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Memorial honors fallen law enforcement officers in Milwaukee area

City and Law enforcement leaders took some time to thank the men and women of law enforcement and their families, in particular those who made the ultimate sacrifice.

Katherine Moczynski spoke in front of the crowd on behalf of her family and in honor of her late husband, Milwaukee Police officer Rosario Collura, who was killed in the line of duty 30 years ago.

\"March 19th, 1985 changed our lives forever, said,\" said Moczynski during her speech. \"Rosario Collura and Leonard Lezneski never made it to the end of their shift. Both were shot, never having a chance, they died that day.\"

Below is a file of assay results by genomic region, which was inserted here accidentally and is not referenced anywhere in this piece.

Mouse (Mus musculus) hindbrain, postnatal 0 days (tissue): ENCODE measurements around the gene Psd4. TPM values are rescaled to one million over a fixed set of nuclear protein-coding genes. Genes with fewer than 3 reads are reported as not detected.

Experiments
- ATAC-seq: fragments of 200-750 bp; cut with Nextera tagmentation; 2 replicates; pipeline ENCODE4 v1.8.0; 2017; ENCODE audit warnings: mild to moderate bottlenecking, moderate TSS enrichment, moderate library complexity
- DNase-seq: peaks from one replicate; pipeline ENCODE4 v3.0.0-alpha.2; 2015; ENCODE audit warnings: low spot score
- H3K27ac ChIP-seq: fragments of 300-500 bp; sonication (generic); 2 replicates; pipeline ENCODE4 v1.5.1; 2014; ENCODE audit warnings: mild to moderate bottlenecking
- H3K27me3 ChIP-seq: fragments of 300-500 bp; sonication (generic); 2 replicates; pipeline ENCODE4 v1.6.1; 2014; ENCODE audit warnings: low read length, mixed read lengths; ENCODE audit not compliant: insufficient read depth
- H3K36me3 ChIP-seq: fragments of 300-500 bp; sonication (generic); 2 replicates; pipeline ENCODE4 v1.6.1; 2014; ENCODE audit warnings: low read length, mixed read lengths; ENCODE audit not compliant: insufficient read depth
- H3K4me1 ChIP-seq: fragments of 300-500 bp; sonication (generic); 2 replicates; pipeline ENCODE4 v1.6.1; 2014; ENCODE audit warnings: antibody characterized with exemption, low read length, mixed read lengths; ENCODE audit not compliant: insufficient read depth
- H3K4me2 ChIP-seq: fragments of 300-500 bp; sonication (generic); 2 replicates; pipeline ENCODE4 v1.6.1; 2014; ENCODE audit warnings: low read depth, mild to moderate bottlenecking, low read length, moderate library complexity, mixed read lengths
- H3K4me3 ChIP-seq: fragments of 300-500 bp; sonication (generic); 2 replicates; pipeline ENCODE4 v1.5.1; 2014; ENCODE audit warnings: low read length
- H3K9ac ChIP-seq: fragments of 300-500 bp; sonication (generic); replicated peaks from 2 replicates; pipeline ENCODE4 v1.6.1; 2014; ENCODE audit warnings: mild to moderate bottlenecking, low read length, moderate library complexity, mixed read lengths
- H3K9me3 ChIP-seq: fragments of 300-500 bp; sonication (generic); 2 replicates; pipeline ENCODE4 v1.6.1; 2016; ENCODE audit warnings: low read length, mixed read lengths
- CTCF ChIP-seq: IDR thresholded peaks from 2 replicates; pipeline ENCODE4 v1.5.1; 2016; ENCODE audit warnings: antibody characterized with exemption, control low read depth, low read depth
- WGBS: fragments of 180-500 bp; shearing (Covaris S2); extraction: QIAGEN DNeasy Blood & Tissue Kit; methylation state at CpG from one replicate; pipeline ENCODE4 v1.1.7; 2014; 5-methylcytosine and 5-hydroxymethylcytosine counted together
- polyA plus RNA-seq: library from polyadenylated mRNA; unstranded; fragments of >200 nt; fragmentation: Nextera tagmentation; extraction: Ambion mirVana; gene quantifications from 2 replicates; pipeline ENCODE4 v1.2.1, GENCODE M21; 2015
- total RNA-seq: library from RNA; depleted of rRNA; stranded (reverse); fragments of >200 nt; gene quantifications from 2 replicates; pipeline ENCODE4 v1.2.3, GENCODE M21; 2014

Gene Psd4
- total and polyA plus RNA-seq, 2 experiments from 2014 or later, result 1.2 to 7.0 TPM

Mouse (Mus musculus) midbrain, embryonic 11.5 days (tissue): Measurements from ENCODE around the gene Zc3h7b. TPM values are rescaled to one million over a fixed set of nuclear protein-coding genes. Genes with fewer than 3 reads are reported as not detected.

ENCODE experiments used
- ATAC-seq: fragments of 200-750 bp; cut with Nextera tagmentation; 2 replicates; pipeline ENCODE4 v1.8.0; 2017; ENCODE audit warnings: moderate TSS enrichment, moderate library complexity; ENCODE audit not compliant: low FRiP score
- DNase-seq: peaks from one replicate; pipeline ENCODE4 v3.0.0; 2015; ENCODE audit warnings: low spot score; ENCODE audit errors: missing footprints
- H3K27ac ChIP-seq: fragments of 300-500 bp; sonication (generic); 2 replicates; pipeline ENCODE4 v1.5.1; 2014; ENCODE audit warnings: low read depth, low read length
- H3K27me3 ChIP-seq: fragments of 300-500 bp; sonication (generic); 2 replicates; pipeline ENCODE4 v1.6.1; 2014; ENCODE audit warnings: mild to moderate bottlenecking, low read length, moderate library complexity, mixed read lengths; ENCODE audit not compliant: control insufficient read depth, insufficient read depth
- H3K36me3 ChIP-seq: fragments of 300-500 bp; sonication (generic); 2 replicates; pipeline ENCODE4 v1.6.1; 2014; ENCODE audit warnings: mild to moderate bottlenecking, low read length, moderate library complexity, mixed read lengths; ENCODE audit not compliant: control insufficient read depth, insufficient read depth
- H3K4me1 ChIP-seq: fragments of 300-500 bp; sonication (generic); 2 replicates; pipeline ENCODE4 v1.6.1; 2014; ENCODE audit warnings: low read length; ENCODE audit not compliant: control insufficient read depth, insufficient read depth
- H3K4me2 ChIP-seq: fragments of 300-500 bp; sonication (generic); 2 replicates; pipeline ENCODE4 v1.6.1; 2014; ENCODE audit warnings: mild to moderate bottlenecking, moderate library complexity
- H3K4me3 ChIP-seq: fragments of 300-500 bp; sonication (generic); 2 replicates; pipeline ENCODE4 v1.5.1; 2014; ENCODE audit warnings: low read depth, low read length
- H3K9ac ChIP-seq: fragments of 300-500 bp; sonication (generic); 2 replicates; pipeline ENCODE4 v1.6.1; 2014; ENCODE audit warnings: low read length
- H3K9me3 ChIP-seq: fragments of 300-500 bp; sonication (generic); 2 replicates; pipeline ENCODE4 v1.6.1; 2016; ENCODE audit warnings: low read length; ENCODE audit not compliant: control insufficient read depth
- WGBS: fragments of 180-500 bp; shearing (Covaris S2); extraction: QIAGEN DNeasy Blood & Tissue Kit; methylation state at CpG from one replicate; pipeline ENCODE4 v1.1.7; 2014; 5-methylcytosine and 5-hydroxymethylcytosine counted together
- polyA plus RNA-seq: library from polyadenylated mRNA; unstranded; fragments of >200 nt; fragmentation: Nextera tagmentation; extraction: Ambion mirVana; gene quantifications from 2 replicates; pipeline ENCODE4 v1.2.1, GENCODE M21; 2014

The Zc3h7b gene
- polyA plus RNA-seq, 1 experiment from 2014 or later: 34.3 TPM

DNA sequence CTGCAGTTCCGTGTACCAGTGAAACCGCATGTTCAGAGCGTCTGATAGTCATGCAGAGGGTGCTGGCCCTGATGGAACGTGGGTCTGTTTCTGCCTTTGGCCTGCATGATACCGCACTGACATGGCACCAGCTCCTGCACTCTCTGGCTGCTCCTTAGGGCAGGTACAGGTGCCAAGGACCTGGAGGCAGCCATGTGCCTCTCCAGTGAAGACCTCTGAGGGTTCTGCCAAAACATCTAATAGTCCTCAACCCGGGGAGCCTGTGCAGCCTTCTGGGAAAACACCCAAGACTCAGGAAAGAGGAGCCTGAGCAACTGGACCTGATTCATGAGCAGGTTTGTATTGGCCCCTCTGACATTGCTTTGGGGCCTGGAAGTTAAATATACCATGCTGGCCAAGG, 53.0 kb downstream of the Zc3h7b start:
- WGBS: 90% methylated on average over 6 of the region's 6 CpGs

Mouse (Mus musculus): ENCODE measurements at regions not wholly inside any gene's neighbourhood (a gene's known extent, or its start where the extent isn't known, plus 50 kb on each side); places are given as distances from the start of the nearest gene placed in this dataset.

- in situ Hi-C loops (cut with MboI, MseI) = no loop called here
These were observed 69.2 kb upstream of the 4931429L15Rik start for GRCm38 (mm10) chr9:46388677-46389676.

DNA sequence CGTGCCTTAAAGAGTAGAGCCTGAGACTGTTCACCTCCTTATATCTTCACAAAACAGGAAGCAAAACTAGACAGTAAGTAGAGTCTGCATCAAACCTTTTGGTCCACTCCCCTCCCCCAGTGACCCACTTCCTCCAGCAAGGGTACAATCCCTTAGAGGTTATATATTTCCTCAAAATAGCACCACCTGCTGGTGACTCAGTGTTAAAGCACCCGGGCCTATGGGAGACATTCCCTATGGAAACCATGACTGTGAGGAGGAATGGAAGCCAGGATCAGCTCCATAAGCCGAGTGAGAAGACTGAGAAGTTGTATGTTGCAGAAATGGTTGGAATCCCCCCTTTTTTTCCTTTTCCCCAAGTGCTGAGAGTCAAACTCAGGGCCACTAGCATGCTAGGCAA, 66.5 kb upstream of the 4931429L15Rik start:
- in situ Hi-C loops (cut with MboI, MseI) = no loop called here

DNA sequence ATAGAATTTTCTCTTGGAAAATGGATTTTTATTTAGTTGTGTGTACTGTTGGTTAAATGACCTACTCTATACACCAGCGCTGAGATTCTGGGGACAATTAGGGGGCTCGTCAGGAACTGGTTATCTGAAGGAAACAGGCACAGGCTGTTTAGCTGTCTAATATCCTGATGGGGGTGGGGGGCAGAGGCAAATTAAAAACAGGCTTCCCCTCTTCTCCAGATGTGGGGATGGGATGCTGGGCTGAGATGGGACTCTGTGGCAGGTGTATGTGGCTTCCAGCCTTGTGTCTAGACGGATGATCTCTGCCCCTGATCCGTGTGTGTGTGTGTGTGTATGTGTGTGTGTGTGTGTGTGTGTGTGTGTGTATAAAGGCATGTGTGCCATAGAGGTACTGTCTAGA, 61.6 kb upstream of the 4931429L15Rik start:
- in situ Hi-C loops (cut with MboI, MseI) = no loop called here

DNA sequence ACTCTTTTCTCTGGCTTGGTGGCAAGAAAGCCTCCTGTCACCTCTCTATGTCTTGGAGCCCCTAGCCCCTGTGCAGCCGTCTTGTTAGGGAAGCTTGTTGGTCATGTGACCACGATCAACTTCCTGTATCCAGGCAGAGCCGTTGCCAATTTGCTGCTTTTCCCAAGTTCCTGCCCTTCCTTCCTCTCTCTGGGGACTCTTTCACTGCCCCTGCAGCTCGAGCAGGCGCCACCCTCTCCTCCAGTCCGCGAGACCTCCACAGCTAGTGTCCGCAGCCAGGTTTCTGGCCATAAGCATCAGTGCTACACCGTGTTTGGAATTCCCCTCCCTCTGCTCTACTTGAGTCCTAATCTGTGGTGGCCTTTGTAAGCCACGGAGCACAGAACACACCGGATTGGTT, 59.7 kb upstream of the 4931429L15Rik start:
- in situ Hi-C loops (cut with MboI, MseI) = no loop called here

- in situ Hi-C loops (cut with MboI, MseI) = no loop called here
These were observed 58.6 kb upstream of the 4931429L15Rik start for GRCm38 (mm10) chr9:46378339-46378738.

Collura left behind three children, who remember vividly the tragic day.

\"It was very difficult. That morning, the last thing I remember when my dad was leaving is he was going down the stairs and asked me to give him a kiss and I said I was a little too tired, I'd give him one when he got home. Well, I never got the opportunity to do that so that's one of my biggest regrets,\" said Helena Ewer, who was 12 when her father was killed.

The memorial is held year after year, so that officers like Rosario Collura are never forgotten.

\"There are 20,000 people in the law enforcement memorial ... 60 of those names are from Milwaukee. The threat of death is sadly a present reality in the lives of police officers and their families,\" said Milwaukee Police Chief Ed Flynn.

A reality that's even harder for those who live through it. However, ceremonies like the ones held at the Milwaukee theatre, bring a sense of peace.

\"It means so much for us to stand in front of all of our officers,\" said Ewer.
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